A substantial number of Disney animated feature debut on Blu-ray this Tuesday. One release, perhaps more than any other, stands as a crossroads between "old school" and "next generation" Disney animation: The Rescuers and The Rescuers Down Under.

When The Rescuers premiered in 1977, it was very well received but the public and the press, though things behind the scenes were getting tumultuous.

Based on Margery Sharp's book, The Rescuers follow two mice who rescue humans on behalf of their Rescue Aid Society (a group that co-exists behind the walls of the United Nations building).  Eva Gabor voices the lovely Bianca and Bob Newhart plays Bernard.

There's wonderful casting all the way around, harkening back to an era when Disney did enlist celebrities for the lead characters (who promoted the film on The Merv Griffin Show) and allow character actors and voice actors to round out the casts. Disney was still the name above the title and the studio had neither the budget nor the inclination to cast the multi-million-dollar variety of superstar often heard today in theatrical animation.

Times were simpler then, perhaps, and so is the film, which follows a very linear storyline as the mice board an albatross (voiced by longtime radio star Jim Jordan of Fibber McGee and Molly) and head for the bayou to rescue a little girl from Madame Medusa (the flamboyant Geraldine Page in her second Disney film) and her flunky Snoops (a caricature of Disney historian John Culhane voiced by Disney comedy veteran Joe Flynn in his only animated Disney role).

Not a musical, the film does have atmospheric songs performed offscreen by Shelby Flint, who hit the pop charts with "Angel on My Shoulder" and had become a very busy vocalist for TV shows, commercials and animation (Snoopy Come Home, Rankin/Bass' Rudolph and Frosty's Christmas in July, NBC's The Borrowers). An Oscar nomination for Best Song went to "Someone's Waiting for You." (Robie Lester fans take note: she is the singing voice of Bianca.)

But at the Disney studio, animators were becoming divided about artistic direction and Don Bluth was not pleased with what he saw as shortcuts on The Rescuers. Within a few years of this film, he would lead an artist walk out that impacted the next feature, The Fox and the Hound, the last feature to combine the talents of new and veteran animators.

You can also see this blend in The Rescuers -- masterful work by artists who worked with Walt and those that they mentored. Of course, the animation of Medusa is astounding, its roughness and energy captured in the sketchy, "scritchy" look of the xerox cel process. This a look didn't always suit the films in which it was used, but it works well here.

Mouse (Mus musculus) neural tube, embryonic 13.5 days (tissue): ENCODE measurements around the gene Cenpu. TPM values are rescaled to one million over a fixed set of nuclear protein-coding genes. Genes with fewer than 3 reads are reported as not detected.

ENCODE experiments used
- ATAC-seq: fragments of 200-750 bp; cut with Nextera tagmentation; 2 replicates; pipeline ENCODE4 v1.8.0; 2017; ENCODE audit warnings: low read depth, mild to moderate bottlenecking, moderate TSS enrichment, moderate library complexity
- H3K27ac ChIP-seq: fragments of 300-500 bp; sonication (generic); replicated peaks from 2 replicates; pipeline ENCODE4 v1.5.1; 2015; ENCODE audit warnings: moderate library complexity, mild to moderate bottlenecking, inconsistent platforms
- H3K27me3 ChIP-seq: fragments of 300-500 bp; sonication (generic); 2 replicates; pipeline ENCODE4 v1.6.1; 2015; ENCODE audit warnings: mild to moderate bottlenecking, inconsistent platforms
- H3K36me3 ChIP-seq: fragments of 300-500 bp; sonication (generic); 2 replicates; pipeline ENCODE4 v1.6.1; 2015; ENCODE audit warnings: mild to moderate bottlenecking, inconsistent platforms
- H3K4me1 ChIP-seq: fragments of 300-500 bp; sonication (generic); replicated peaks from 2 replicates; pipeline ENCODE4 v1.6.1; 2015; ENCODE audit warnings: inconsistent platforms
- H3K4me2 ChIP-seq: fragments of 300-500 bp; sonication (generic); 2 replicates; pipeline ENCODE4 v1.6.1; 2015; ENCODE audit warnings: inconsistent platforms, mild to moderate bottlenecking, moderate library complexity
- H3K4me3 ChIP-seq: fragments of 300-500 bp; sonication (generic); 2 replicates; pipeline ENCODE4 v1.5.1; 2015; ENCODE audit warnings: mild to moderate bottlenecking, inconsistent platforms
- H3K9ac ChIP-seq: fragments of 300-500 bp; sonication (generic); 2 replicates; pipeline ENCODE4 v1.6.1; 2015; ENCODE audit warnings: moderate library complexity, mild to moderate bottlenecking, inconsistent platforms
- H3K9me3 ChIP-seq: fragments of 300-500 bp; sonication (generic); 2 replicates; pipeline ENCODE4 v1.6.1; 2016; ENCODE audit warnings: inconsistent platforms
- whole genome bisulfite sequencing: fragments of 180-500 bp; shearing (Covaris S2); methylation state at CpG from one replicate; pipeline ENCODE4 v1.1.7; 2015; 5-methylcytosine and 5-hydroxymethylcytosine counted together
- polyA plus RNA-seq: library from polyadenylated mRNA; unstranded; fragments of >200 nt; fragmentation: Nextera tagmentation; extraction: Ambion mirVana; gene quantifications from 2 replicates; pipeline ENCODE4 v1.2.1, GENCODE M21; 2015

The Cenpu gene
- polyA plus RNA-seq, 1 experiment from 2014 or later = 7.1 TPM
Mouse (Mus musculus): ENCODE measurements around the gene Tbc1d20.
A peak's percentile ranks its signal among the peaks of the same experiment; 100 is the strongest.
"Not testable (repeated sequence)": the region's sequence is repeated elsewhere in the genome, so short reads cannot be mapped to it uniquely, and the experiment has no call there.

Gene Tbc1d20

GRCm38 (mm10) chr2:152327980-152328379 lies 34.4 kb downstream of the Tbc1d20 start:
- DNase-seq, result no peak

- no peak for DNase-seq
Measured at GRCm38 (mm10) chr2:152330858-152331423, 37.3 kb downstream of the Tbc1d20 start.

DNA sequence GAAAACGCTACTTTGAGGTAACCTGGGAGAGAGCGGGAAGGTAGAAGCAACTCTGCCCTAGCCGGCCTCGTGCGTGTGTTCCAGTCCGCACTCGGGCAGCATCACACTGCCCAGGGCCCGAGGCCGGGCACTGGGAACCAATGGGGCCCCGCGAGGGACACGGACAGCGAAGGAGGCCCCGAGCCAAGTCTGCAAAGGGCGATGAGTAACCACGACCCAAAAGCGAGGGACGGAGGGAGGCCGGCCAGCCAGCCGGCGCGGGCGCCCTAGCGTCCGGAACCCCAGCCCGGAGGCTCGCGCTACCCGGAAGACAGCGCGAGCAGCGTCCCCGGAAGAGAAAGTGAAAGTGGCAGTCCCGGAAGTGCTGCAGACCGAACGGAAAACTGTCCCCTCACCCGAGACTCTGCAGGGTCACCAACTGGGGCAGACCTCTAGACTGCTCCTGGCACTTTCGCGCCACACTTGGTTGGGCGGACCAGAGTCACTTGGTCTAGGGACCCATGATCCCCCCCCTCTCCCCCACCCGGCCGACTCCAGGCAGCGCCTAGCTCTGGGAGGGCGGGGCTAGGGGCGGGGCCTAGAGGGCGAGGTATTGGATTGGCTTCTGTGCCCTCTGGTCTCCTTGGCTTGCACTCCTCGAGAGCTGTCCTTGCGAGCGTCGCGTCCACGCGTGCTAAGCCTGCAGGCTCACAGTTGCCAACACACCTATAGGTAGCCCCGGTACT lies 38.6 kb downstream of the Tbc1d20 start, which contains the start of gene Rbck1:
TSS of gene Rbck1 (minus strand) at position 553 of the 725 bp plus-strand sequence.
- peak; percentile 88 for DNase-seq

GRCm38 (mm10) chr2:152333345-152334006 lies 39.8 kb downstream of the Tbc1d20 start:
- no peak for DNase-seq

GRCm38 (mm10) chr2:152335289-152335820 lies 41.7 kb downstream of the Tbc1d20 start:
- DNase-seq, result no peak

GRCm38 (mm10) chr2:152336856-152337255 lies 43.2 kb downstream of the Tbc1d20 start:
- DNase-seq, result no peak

The Disney studio had never produced a sequel to any of its animated features before The Rescuers Down Under, but much had changed by 1990, including a new management team and transformations in corporate philosophies. But unlike some of the direct-to-video features that would emerge, this film boasts superior production values that actually exceed that of its predecessor.

Some of that sheen is due to rapid advances in computer technology, making specific settings, effects and animated objects more accessible. The CAPS system was perhaps the biggest develop to debut in The Rescuers Down Under. This eliminated the need for inked and painted animation cels -- the artwork went directly into the system for outline and color. Because of this, there is no breakdown in image quality (which could happen with layer upon layer of cels).

Eva Gabor and Bob Newhart are back as Bernard and Bianca, this time flown by a different albatross. Jim Jordan had passed away, so John Candy's voice added not only contemporary celebrity, but also a broader comedy potential and therefore appears in much more of the film as comic relief.

The biggest difference is that the villain is, this time around, not played at all for laughs, but completely evil and disturbingly unbalanced, brilliantly voiced by George C. Scott.

There are no songs at all in this sequel, though "Rescue Aid Society" is part of the underscore. Bruce Brougton's score is excellent -- and the recurring theme heard in his music is also used for the dancing fountain at the Epcot theme park.

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